Luke 13

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“There will be weeping and gnashing of teeth, for you will see Abraham, Isaac, Jacob, and all the prophets in the Kingdom of God, but you will be thrown out. And people will come from all over the world—from east and west, north and south—to take their places in the Kingdom of God” (Luke 13:28-29 NLT).

April 10, 2018

As Jesus was teaching in the towns and villages on His way to Jerusalem, someone asked Him how many would be saved. His answer must have been surprising to His Jewish hearers. For most of them thought that just being Jewish was enough. They were children of Abraham. They were circumcised on the eighth day. They went to the Temple for Jewish festivals. They were God’s chosen people. Surely, if anyone would enter the Kingdom, it would be them. But Jesus warned that many would knock at the door of the Kingdom, yet not be allowed entrance because the Lord would reply, “I don’t know you.”

Jesus named three individuals specifically that would definitely be found in the Kingdom–– Abraham, Isaac and Jacob. This would not have surprised His Jewish audience. Of course they would be included. Then He said all the prophets would be there. “OK, that makes sense.” They must’ve thought, although there were quite a few that they didn’t listen to in that group. But finally, Jesus said that people from “all over the world” would be represented in the Kingdom. That was a big surprise!

“You mean people from Ninevah and Babylon?” They must have wondered. “Philistines and Moabites too?” They must have questioned. “Why in the world would you let them in and keep us out?” They must have asked.

Jesus had already given them the answer. They had to “know” Him and be known by Him. Being born Jewish was not enough. “You must be born again!” He told Nicodemus (John 3:7). Only those who have been born again of the Spirit will be found in the Kingdom of God.

“Not at all! And you will perish, too, unless you repent of your sins and turn to God” (Luke 13:3 NLT).

April 9, 2018

After hearing the news of certain Galileans being murdered by Pilate in Jerusalem and of those who died when the tower in Siloam fell, Jesus corrected the people’s assumption that those who died must have been the worst of sinners. Jesus asked, “Do you think this happened to them because they were the worst sinners?”

Jesus answered His own question with, “Not a all!” They didn’t die because their sin was worse than others. They perished because sin always brings suffering and death.

Jesus urged the people to stop focusing on the sins of others and to consider their own sinfulness. Stop thinking you’re good because someone else’s sin seems worse than yours. Instead, “repent” of your own sinfulness. Focus on your own condition. Admit your sin and ask God to help you repent of it. Turn away (“repent”) of your sin and turn to God.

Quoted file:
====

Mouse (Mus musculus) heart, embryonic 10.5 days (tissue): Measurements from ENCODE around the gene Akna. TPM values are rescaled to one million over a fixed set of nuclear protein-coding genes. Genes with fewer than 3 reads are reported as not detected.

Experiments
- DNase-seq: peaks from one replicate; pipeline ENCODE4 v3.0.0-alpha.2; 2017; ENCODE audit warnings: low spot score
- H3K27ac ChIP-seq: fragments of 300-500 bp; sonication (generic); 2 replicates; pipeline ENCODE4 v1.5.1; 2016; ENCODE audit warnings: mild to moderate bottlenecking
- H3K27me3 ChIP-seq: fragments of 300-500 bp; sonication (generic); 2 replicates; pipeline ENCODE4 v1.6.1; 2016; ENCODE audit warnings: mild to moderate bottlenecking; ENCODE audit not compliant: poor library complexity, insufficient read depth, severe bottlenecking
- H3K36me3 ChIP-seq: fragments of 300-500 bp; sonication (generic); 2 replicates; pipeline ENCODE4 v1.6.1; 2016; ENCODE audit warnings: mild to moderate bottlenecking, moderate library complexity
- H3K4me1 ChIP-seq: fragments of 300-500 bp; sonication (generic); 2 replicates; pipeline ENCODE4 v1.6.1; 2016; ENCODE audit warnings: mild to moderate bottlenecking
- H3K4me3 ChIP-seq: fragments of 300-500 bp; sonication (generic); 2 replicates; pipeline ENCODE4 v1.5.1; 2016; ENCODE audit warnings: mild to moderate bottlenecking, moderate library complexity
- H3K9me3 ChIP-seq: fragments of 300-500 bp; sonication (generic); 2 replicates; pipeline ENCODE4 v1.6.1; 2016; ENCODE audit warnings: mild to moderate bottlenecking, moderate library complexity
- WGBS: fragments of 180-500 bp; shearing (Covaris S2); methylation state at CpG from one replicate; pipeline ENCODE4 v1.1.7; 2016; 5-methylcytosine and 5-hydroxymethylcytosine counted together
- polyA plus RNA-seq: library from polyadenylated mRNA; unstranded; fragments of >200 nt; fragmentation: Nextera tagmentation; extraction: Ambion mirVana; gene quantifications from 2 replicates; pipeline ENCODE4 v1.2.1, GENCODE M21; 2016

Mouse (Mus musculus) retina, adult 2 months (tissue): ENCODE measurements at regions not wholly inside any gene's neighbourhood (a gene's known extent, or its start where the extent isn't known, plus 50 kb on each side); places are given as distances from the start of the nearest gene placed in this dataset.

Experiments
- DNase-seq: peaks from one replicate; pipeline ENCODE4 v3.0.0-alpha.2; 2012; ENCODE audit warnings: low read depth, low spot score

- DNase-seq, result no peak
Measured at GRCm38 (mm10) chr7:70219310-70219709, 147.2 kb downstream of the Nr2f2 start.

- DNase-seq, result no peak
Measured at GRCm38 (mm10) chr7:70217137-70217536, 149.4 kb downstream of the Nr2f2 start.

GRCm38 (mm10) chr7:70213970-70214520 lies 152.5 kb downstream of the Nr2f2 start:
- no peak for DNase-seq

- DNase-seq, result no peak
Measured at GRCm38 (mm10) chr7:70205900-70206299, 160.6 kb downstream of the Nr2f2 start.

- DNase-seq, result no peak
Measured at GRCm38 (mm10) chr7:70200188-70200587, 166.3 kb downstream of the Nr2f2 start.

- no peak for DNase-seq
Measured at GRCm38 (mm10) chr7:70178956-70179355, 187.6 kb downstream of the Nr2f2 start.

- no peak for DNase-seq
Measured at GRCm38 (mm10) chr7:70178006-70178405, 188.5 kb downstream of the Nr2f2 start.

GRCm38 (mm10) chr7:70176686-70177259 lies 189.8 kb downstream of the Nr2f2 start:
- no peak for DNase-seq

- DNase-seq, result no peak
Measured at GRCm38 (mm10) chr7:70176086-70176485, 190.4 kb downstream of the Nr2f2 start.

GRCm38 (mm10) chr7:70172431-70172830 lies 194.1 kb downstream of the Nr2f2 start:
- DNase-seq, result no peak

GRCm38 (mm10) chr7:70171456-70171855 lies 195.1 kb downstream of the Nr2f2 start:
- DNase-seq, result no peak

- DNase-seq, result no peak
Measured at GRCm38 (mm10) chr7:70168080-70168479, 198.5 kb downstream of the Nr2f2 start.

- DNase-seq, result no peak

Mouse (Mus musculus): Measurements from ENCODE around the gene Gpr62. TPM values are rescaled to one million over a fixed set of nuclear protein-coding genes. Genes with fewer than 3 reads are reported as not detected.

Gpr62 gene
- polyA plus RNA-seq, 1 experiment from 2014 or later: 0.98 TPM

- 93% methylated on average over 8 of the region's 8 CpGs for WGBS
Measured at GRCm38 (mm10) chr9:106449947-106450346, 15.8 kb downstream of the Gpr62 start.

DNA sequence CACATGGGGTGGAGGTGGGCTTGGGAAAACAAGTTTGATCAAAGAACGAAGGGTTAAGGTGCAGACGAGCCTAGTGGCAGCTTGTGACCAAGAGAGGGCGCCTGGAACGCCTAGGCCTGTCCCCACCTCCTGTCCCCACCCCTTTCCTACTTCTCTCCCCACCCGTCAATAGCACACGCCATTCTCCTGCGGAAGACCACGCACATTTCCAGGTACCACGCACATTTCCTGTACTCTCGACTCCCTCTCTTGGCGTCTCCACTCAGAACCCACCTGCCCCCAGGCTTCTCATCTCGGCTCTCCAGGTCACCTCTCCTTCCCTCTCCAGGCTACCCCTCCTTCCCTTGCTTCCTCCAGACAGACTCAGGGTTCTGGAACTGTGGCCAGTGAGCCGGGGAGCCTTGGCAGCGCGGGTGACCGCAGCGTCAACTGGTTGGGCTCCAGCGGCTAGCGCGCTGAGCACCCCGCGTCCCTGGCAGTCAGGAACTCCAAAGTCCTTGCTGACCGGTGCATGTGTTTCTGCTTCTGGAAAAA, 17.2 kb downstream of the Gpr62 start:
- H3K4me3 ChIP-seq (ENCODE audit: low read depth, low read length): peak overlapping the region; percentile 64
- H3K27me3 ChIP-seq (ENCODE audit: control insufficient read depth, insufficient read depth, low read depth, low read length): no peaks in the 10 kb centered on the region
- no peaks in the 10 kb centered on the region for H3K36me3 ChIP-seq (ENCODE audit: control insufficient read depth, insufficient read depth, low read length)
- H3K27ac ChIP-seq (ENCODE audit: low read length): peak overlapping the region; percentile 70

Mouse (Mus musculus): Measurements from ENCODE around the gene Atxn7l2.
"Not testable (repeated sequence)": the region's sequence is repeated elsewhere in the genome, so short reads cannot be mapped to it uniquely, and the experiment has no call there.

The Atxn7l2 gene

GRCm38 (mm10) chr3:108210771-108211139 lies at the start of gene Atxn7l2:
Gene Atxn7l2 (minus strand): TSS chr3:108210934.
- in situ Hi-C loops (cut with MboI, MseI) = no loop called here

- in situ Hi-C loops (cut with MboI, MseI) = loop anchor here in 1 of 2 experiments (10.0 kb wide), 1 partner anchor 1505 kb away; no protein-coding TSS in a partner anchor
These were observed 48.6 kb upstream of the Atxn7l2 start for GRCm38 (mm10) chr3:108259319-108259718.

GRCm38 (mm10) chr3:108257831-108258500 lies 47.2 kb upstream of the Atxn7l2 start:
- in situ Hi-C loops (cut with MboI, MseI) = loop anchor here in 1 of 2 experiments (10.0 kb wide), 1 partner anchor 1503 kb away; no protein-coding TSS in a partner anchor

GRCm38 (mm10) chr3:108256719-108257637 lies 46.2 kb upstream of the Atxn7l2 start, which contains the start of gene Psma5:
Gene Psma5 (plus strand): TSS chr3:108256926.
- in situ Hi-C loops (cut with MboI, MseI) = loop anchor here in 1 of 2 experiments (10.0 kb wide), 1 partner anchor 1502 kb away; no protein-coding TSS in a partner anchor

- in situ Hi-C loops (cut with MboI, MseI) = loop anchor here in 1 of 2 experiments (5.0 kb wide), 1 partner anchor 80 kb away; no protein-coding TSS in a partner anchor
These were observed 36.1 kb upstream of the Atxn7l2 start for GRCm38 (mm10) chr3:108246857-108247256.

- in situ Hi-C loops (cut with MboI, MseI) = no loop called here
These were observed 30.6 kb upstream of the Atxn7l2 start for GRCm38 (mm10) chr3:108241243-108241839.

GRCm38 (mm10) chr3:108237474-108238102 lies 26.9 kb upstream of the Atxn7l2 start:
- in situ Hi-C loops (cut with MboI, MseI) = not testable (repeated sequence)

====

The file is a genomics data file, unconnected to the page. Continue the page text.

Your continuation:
God doesn’t measure you by calculating your good works vs. you evil works. Nor does He compare you to the righteousness/unrighteousness of others. God judges you according to His standard of righteousness. And only One person has measured up to this standard–– Jesus. Therefore, repenting of your sins is recognition of your desparate need of Jesus as Savior. And turning to God is surrendering your will to Jesus as Lord.

‘Then He said, “What is the kingdom of God like? And to what shall I compare it? It is like a mustard seed, which a man took and put in his garden; and it grew and became a large tree, and the birds of the air nested in its branches”‘ (Luke 13:18-19 NKJV).

April 9, 2017

The planting and growth of the gospel is like the small, yet ultimately great growth of the mustard seed. The gospel seed was planted by Jesus into His small band of followers. It went unseen and unnoticed by most of the world at that time. Yet, before even a generation had passed, the apostles had carried the gospel throughout the Roman empire and beyond. Today, even many nations rest like birds on the branches of the gospel, supported by its work in men.

Have you received the mustard seed of the gospel? Have you planted it in your family and in your city? It always starts out small and barely seen, but it grows to have huge results!

Kingdom Citizens Produce Fruit: The Parable of the Barren Fig Tree

August 11, 2013 | Luke 13:6-9 | discipleship

Pastor Stephen concluded our Parables series by helping us understand the Parable of the Barren Fig Tree and that God expects his children to produce fruit.

“To what shall I compare the kingdom of God? It is like leaven that a woman took and hid in three measures of flour, until it was all leavened” (Luke 13:20-21 ESV)

April 9, 2013

One of many parables of Jesus describing the kingdom of God (or heaven). This parable teaches the “small to great” effect of the kingdom. That just a little leaven causes the whole bread to rise, perhaps points to the small gathering of disciples in an obscure country that will turn the world upside down with the gospel. God often chooses the little to affect the great, the weak to overturn the mighty, the foolish to confound the wise. The kingdom may be “hidden” for a time, but that doesn’t mean God isn’t at work making everything new.